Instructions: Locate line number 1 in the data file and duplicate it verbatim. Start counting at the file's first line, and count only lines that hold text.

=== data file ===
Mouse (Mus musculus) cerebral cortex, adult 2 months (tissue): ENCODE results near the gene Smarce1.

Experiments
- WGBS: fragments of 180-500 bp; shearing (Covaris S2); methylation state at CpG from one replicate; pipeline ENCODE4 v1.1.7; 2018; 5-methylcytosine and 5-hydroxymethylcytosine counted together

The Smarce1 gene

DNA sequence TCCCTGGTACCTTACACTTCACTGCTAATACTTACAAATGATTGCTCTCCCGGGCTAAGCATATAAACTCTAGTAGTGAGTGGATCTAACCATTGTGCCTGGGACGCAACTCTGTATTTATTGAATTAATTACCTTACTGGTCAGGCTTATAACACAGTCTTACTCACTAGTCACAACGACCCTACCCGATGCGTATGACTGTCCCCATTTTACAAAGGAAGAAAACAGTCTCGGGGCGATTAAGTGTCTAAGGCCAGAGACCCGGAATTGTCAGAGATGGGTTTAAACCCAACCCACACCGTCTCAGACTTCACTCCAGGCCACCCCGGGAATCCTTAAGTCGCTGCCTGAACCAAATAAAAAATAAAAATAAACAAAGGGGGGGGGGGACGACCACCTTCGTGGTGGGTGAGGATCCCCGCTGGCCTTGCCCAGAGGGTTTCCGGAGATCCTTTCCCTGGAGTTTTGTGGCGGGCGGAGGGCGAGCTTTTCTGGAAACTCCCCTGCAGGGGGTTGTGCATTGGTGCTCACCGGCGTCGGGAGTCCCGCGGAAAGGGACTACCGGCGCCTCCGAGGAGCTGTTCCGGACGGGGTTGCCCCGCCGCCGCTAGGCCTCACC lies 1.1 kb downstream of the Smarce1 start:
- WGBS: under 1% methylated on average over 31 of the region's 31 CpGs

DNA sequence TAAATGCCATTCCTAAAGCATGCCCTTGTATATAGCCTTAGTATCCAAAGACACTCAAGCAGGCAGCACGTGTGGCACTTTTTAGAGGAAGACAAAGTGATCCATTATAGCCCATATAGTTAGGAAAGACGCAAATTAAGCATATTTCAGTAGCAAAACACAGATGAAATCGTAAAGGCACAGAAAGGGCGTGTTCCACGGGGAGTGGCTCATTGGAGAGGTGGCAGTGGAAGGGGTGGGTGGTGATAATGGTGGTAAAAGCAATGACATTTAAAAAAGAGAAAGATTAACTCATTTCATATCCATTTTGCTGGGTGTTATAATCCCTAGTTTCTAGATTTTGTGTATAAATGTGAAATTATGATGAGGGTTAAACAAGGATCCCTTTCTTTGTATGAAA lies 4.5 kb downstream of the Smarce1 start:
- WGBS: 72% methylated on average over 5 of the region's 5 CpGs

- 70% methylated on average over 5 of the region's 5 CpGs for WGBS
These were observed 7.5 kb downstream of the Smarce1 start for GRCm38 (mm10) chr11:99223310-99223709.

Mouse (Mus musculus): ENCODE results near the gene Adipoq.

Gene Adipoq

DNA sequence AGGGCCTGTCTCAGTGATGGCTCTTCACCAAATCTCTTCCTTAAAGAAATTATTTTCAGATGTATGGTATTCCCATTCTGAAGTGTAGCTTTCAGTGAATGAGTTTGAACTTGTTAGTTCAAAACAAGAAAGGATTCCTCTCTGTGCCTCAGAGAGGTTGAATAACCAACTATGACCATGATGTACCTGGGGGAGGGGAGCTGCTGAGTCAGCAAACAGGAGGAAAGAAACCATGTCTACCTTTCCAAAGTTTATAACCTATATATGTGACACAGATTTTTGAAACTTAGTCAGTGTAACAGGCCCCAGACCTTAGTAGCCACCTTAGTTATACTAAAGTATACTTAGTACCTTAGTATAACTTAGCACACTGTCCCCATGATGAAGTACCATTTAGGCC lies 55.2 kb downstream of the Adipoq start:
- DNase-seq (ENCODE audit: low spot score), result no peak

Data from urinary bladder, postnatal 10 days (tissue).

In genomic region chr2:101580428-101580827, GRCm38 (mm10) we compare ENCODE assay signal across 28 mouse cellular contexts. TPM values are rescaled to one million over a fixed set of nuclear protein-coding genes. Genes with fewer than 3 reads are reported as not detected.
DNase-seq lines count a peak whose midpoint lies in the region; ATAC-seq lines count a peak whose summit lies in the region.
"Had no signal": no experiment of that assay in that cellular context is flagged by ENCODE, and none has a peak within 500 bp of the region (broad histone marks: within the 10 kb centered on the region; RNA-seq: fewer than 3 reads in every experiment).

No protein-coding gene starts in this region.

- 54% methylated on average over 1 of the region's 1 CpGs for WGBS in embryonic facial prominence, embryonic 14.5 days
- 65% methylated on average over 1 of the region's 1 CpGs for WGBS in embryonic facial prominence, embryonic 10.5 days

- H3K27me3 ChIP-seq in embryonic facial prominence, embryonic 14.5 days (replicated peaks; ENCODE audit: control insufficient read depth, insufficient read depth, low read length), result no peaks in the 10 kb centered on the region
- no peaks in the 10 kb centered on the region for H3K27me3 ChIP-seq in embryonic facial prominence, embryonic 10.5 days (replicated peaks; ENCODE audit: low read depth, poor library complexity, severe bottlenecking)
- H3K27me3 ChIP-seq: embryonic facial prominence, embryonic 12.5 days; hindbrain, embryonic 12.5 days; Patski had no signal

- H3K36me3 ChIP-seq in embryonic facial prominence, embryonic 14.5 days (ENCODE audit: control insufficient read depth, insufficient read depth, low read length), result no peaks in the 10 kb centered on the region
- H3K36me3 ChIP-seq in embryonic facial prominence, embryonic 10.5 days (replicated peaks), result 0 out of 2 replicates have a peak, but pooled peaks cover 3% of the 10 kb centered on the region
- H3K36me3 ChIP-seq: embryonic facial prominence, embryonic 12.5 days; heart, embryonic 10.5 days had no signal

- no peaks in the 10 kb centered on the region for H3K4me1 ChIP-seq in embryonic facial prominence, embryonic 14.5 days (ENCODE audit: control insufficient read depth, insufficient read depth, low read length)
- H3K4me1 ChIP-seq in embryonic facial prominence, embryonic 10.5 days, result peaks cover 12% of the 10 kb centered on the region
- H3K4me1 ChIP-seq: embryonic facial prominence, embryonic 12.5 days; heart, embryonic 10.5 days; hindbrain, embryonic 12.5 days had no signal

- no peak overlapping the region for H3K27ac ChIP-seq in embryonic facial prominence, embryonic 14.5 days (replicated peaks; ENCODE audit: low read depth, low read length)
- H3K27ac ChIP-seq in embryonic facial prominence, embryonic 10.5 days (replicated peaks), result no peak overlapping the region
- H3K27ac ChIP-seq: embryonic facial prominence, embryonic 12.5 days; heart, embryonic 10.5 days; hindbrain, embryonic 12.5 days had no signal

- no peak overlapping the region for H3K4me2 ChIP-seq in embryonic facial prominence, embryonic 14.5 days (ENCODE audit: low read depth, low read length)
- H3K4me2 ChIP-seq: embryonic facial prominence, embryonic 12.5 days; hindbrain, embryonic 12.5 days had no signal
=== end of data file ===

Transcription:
Mouse (Mus musculus) cerebral cortex, adult 2 months (tissue): ENCODE results near the gene Smarce1.